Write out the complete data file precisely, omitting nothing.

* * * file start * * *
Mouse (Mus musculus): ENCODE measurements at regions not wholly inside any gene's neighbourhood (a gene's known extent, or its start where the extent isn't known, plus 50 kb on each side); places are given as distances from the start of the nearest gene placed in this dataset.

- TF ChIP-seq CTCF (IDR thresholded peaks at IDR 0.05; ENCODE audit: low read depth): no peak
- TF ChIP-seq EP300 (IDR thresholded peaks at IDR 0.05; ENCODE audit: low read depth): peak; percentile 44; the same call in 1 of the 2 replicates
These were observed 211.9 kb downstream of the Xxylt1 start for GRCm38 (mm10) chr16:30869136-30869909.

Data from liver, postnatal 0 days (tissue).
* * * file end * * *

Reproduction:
Mouse (Mus musculus): ENCODE measurements at regions not wholly inside any gene's neighbourhood (a gene's known extent, or its start where the extent isn't known, plus 50 kb on each side); places are given as distances from the start of the nearest gene placed in this dataset.

- TF ChIP-seq CTCF (IDR thresholded peaks at IDR 0.05; ENCODE audit: low read depth): no peak
- TF ChIP-seq EP300 (IDR thresholded peaks at IDR 0.05; ENCODE audit: low read depth): peak; percentile 44; the same call in 1 of the 2 replicates
These were observed 211.9 kb downstream of the Xxylt1 start for GRCm38 (mm10) chr16:30869136-30869909.

Data from liver, postnatal 0 days (tissue).